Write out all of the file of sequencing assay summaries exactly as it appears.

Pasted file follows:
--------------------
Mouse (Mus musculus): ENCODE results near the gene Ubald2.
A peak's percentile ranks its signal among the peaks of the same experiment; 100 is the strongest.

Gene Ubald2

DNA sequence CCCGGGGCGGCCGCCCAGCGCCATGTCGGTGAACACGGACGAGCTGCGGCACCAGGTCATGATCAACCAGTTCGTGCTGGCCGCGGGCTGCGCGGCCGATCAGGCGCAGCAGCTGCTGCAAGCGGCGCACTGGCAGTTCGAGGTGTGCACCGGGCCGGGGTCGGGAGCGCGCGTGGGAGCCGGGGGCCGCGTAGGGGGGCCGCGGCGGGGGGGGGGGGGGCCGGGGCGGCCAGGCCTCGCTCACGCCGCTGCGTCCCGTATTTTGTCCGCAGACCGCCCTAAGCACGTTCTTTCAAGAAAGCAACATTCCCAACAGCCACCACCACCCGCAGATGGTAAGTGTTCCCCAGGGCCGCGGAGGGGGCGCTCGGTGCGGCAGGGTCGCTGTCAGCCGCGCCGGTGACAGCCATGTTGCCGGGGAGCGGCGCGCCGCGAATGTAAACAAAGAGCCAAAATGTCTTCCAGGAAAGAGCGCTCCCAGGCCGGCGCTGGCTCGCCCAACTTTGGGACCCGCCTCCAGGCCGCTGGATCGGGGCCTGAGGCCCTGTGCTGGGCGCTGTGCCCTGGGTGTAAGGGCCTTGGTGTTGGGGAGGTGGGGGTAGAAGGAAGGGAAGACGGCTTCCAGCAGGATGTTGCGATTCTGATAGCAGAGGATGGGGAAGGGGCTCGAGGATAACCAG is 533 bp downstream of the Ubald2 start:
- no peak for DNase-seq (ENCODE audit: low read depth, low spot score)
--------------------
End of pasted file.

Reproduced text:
Mouse (Mus musculus): ENCODE results near the gene Ubald2.
A peak's percentile ranks its signal among the peaks of the same experiment; 100 is the strongest.

Gene Ubald2

DNA sequence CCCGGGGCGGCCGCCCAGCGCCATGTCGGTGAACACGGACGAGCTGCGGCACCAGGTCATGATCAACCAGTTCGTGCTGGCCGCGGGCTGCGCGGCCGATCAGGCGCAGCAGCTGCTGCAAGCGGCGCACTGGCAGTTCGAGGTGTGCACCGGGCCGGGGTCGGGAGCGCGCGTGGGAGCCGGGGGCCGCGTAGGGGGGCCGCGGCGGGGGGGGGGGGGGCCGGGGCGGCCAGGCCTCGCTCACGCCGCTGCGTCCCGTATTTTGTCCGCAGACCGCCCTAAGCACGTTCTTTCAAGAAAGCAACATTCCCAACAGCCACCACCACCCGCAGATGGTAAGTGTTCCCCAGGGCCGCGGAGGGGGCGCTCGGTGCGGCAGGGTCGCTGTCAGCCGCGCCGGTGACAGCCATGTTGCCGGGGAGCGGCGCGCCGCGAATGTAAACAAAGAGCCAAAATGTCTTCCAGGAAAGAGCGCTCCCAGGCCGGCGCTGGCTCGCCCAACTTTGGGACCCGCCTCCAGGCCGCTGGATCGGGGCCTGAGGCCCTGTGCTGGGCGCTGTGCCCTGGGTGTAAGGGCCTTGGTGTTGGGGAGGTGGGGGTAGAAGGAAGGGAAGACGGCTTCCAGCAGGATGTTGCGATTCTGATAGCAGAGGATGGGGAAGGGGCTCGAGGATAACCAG is 533 bp downstream of the Ubald2 start:
- no peak for DNase-seq (ENCODE audit: low read depth, low spot score)